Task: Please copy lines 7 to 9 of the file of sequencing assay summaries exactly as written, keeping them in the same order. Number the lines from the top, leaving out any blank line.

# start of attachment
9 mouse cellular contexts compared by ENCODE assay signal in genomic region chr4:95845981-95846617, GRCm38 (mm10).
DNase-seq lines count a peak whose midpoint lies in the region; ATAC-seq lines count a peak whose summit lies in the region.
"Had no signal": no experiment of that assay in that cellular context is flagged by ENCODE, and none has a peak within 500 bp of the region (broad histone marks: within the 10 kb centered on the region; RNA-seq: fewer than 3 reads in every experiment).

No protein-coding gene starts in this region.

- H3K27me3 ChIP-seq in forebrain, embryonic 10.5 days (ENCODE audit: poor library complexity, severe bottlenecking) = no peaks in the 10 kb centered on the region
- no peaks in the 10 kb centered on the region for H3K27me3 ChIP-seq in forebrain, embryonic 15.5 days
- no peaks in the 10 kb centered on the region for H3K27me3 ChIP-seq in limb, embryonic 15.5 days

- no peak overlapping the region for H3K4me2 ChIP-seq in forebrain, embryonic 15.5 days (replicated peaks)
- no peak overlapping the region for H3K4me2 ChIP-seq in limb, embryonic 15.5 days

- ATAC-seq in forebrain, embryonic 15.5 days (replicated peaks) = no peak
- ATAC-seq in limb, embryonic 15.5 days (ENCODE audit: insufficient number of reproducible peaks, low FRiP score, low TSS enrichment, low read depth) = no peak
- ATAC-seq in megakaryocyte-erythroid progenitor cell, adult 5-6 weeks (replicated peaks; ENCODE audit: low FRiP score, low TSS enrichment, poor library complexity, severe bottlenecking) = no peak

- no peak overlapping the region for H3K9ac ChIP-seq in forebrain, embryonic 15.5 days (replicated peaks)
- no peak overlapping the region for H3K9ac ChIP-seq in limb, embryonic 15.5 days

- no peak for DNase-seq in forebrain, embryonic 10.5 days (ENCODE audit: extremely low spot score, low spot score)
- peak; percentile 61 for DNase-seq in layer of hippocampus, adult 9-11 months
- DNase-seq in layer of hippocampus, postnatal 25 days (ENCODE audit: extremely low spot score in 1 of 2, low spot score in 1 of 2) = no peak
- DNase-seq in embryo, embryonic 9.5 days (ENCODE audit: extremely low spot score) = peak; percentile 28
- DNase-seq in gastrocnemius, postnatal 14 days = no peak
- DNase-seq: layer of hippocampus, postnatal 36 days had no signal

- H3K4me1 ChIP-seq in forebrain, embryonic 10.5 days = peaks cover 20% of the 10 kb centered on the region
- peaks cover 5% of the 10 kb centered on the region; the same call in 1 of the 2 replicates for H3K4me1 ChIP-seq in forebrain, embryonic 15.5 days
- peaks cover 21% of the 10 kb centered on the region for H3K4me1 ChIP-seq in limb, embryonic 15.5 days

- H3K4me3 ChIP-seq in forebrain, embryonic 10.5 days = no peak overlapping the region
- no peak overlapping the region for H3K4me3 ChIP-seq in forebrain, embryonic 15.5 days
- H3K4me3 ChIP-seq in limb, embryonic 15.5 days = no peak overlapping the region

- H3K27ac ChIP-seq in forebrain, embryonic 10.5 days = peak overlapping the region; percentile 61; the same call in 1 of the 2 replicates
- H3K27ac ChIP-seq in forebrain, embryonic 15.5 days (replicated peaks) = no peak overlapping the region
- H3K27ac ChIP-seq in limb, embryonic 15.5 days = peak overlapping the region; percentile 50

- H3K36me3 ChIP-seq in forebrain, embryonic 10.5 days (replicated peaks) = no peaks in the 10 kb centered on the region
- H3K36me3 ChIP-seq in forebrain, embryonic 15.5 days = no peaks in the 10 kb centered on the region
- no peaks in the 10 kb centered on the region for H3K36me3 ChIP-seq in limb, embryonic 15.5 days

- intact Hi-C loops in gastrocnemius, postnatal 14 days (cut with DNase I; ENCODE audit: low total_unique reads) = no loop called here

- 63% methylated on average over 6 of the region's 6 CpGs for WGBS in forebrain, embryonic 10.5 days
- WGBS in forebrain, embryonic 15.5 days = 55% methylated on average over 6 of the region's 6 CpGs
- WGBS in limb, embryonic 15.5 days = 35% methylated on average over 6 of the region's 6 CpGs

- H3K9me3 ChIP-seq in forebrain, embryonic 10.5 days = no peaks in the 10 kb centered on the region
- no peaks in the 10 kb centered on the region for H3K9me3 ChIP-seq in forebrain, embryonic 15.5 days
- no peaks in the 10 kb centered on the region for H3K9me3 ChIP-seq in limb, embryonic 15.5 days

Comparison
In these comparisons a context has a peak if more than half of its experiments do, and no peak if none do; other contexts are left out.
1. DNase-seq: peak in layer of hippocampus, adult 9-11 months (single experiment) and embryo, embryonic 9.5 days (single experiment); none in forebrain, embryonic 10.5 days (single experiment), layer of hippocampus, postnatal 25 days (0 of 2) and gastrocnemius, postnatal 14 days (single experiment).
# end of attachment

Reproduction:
- no peaks in the 10 kb centered on the region for H3K27me3 ChIP-seq in limb, embryonic 15.5 days

- no peak overlapping the region for H3K4me2 ChIP-seq in forebrain, embryonic 15.5 days (replicated peaks)
- no peak overlapping the region for H3K4me2 ChIP-seq in limb, embryonic 15.5 days